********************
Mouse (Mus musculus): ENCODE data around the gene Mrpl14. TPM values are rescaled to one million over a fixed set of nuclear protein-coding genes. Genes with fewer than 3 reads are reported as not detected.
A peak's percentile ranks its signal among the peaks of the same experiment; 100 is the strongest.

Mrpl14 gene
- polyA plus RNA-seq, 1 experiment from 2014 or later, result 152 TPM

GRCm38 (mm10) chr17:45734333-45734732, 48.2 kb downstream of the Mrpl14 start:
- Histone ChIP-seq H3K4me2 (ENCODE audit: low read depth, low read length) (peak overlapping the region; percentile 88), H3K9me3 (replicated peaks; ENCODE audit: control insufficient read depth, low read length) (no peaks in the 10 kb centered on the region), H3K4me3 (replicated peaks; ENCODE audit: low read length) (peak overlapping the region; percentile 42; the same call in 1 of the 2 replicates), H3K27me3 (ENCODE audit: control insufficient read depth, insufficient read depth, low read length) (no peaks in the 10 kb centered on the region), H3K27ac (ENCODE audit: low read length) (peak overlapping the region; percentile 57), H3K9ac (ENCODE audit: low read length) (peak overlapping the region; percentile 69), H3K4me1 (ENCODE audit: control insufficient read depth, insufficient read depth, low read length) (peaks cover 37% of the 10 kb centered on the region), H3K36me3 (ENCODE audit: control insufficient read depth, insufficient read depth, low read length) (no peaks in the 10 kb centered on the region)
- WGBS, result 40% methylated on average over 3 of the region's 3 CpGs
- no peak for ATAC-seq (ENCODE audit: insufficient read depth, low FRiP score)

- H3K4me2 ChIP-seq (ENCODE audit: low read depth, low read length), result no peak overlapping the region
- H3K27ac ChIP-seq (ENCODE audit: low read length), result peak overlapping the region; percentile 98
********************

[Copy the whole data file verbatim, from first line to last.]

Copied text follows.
Mouse (Mus musculus): ENCODE data around the gene Mrpl14. TPM values are rescaled to one million over a fixed set of nuclear protein-coding genes. Genes with fewer than 3 reads are reported as not detected.
A peak's percentile ranks its signal among the peaks of the same experiment; 100 is the strongest.

Mrpl14 gene
- polyA plus RNA-seq, 1 experiment from 2014 or later, result 152 TPM

GRCm38 (mm10) chr17:45734333-45734732, 48.2 kb downstream of the Mrpl14 start:
- Histone ChIP-seq H3K4me2 (ENCODE audit: low read depth, low read length) (peak overlapping the region; percentile 88), H3K9me3 (replicated peaks; ENCODE audit: control insufficient read depth, low read length) (no peaks in the 10 kb centered on the region), H3K4me3 (replicated peaks; ENCODE audit: low read length) (peak overlapping the region; percentile 42; the same call in 1 of the 2 replicates), H3K27me3 (ENCODE audit: control insufficient read depth, insufficient read depth, low read length) (no peaks in the 10 kb centered on the region), H3K27ac (ENCODE audit: low read length) (peak overlapping the region; percentile 57), H3K9ac (ENCODE audit: low read length) (peak overlapping the region; percentile 69), H3K4me1 (ENCODE audit: control insufficient read depth, insufficient read depth, low read length) (peaks cover 37% of the 10 kb centered on the region), H3K36me3 (ENCODE audit: control insufficient read depth, insufficient read depth, low read length) (no peaks in the 10 kb centered on the region)
- WGBS, result 40% methylated on average over 3 of the region's 3 CpGs
- no peak for ATAC-seq (ENCODE audit: insufficient read depth, low FRiP score)

- H3K4me2 ChIP-seq (ENCODE audit: low read depth, low read length), result no peak overlapping the region
- H3K27ac ChIP-seq (ENCODE audit: low read length), result peak overlapping the region; percentile 98